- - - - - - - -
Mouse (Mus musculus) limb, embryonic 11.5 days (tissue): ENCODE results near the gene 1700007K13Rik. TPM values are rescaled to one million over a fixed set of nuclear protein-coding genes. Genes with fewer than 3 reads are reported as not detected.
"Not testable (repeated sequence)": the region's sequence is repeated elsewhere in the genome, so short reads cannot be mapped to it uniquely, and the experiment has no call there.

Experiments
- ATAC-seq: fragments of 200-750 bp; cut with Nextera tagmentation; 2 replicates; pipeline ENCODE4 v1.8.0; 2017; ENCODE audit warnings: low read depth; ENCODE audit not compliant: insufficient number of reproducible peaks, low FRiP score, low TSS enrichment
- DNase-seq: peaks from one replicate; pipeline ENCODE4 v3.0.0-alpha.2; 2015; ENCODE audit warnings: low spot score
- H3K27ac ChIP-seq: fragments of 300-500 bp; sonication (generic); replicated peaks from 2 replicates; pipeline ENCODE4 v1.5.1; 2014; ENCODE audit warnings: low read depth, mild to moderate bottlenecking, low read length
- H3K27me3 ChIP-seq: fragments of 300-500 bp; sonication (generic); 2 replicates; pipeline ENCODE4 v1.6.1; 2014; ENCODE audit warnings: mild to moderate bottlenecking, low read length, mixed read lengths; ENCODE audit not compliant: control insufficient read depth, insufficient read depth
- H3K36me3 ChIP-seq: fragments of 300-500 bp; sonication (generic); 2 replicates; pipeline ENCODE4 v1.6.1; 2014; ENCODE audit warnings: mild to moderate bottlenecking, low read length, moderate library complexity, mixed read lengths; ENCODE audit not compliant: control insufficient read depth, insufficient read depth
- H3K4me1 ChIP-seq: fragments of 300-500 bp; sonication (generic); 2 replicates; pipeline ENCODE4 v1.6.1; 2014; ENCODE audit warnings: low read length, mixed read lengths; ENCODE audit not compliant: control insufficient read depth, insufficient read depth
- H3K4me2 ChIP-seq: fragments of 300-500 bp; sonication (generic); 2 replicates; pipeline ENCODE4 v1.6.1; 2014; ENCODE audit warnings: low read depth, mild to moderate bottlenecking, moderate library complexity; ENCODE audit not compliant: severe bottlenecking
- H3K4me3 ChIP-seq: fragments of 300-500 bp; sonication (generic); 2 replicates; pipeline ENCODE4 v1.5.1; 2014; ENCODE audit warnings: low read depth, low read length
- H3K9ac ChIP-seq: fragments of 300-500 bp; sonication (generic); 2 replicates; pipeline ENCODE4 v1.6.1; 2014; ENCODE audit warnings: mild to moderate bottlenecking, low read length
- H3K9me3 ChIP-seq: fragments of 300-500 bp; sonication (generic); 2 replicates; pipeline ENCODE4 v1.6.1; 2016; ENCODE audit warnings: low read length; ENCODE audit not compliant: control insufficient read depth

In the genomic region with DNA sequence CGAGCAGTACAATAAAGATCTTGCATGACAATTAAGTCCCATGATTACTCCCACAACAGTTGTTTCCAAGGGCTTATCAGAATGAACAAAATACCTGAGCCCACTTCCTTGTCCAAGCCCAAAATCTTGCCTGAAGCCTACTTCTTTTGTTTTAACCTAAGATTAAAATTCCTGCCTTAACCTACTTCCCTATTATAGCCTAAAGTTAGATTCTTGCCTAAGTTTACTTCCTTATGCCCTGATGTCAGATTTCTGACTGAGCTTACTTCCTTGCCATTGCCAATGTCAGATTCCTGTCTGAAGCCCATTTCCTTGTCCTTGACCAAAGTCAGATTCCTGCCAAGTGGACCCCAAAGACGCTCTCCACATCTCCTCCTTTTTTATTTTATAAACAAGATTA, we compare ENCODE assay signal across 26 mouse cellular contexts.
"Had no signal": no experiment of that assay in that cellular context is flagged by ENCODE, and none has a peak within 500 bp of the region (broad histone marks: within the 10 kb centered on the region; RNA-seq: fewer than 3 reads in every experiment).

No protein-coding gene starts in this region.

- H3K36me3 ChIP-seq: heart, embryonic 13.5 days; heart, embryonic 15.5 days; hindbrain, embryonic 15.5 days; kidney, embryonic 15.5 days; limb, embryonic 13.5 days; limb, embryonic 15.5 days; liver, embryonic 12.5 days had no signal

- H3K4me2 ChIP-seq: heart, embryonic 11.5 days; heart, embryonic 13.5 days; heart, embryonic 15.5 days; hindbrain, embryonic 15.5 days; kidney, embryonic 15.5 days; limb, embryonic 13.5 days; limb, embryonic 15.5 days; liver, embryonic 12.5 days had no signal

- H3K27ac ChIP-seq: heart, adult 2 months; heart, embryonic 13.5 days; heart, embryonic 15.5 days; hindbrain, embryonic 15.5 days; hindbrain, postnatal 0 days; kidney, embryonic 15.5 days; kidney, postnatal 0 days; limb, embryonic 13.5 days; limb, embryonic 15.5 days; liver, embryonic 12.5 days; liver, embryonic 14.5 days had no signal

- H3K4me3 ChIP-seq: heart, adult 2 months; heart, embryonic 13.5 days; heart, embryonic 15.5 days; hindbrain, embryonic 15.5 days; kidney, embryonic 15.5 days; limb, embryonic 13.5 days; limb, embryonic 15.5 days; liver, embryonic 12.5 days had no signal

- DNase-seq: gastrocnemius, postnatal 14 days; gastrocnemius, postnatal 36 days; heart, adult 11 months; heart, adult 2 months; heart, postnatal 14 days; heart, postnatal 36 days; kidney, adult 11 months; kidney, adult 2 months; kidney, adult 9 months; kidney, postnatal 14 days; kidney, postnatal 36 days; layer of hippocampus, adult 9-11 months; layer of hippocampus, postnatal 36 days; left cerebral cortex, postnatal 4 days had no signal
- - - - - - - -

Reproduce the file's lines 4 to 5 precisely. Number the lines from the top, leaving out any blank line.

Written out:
- ATAC-seq: fragments of 200-750 bp; cut with Nextera tagmentation; 2 replicates; pipeline ENCODE4 v1.8.0; 2017; ENCODE audit warnings: low read depth; ENCODE audit not compliant: insufficient number of reproducible peaks, low FRiP score, low TSS enrichment
- DNase-seq: peaks from one replicate; pipeline ENCODE4 v3.0.0-alpha.2; 2015; ENCODE audit warnings: low spot score